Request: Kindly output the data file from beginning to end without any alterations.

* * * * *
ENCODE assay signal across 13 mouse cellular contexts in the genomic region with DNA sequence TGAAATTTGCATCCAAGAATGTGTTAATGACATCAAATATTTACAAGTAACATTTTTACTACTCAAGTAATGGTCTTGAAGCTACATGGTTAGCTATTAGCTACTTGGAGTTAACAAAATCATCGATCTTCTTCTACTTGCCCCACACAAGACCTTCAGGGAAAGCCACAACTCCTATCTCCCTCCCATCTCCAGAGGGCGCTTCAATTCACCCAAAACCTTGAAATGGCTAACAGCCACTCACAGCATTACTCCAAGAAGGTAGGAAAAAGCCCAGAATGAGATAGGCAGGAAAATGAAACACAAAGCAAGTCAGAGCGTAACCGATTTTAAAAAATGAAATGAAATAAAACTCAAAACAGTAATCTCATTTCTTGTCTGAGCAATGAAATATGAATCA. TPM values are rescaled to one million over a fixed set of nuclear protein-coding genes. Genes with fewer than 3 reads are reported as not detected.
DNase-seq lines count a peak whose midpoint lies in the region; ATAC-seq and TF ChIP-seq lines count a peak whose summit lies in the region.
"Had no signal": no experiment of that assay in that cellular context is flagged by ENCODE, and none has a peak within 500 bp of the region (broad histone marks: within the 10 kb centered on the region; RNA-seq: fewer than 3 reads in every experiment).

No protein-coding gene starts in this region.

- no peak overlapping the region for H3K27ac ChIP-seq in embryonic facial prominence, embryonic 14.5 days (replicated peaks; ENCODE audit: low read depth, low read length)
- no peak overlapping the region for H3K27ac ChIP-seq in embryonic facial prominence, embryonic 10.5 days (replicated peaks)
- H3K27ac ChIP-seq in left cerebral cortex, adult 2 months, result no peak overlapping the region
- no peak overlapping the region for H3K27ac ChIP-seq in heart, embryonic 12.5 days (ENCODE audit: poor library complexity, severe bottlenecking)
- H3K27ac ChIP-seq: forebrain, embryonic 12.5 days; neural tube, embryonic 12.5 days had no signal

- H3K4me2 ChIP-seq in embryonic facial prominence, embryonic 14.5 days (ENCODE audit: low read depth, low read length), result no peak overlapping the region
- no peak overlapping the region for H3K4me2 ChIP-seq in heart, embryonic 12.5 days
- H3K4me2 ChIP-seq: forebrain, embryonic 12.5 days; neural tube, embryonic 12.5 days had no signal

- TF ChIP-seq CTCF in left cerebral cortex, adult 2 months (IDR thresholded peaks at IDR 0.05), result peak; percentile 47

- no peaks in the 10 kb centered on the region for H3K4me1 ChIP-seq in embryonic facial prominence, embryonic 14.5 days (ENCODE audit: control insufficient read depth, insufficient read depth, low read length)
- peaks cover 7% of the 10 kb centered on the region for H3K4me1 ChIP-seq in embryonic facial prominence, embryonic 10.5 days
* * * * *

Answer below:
ENCODE assay signal across 13 mouse cellular contexts in the genomic region with DNA sequence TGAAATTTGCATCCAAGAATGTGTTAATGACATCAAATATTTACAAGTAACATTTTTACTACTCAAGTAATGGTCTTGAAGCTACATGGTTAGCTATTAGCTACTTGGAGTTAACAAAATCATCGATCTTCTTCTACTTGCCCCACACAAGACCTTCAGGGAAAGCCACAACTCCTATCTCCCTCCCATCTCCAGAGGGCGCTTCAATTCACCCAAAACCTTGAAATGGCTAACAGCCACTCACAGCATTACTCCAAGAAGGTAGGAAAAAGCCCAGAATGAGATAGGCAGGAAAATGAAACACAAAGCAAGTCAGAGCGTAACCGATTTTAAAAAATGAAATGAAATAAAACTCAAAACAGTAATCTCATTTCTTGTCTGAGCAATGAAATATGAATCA. TPM values are rescaled to one million over a fixed set of nuclear protein-coding genes. Genes with fewer than 3 reads are reported as not detected.
DNase-seq lines count a peak whose midpoint lies in the region; ATAC-seq and TF ChIP-seq lines count a peak whose summit lies in the region.
"Had no signal": no experiment of that assay in that cellular context is flagged by ENCODE, and none has a peak within 500 bp of the region (broad histone marks: within the 10 kb centered on the region; RNA-seq: fewer than 3 reads in every experiment).

No protein-coding gene starts in this region.

- no peak overlapping the region for H3K27ac ChIP-seq in embryonic facial prominence, embryonic 14.5 days (replicated peaks; ENCODE audit: low read depth, low read length)
- no peak overlapping the region for H3K27ac ChIP-seq in embryonic facial prominence, embryonic 10.5 days (replicated peaks)
- H3K27ac ChIP-seq in left cerebral cortex, adult 2 months, result no peak overlapping the region
- no peak overlapping the region for H3K27ac ChIP-seq in heart, embryonic 12.5 days (ENCODE audit: poor library complexity, severe bottlenecking)
- H3K27ac ChIP-seq: forebrain, embryonic 12.5 days; neural tube, embryonic 12.5 days had no signal

- H3K4me2 ChIP-seq in embryonic facial prominence, embryonic 14.5 days (ENCODE audit: low read depth, low read length), result no peak overlapping the region
- no peak overlapping the region for H3K4me2 ChIP-seq in heart, embryonic 12.5 days
- H3K4me2 ChIP-seq: forebrain, embryonic 12.5 days; neural tube, embryonic 12.5 days had no signal

- TF ChIP-seq CTCF in left cerebral cortex, adult 2 months (IDR thresholded peaks at IDR 0.05), result peak; percentile 47

- no peaks in the 10 kb centered on the region for H3K4me1 ChIP-seq in embryonic facial prominence, embryonic 14.5 days (ENCODE audit: control insufficient read depth, insufficient read depth, low read length)
- peaks cover 7% of the 10 kb centered on the region for H3K4me1 ChIP-seq in embryonic facial prominence, embryonic 10.5 days